Optimization of genome editing through CRISPR-Cas9 engineering.Bioengineered. 2016 Apr; 7(3):166-74.B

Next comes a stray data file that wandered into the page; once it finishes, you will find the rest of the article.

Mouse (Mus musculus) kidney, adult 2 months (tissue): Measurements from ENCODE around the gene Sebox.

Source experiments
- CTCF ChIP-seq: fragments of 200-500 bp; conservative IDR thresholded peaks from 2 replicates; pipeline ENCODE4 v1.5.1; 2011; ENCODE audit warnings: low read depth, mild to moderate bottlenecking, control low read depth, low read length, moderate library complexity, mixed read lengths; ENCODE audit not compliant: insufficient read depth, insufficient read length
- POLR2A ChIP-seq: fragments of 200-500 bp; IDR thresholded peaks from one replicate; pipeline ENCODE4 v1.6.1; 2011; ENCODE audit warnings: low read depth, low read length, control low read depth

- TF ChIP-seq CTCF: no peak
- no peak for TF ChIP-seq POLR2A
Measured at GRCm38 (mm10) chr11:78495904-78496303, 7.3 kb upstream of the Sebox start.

CRISPR (Clustered Regularly-Interspaced Short Palindromic Repeats)-Cas9 (CRISPR associated protein 9) has rapidly become the most promising genome editing tool with great potential to revolutionize medicine. Through guidance of a 20 nucleotide RNA (gRNA), CRISPR-Cas9 finds and cuts target protospacer DNA precisely 3 base pairs upstream of a PAM (Protospacer Adjacent Motif). The broken DNA ends are repaired by either NHEJ (Non-Homologous End Joining) resulting in small indels, or by HDR (Homology Directed Repair) for precise gene or nucleotide replacement. Theoretically, CRISPR-Cas9 could be used to modify any genomic sequences, thereby providing a simple, easy, and cost effective means of genome wide gene editing. However, the off-target activity of CRISPR-Cas9 that cuts DNA sites with imperfect matches with gRNA have been of significant concern because clinical applications require 100% accuracy. Additionally, CRISPR-Cas9 has unpredictable efficiency among different DNA target sites and the PAM requirements greatly restrict its genome editing frequency. A large number of efforts have been made to address these impeding issues, but much more is needed to fully realize the medical potential of CRISPR-Cas9. In this article, we summarize the existing problems and current advances of the CRISPR-Cas9 technology and provide perspectives for the ultimate perfection of Cas9-mediated genome editing.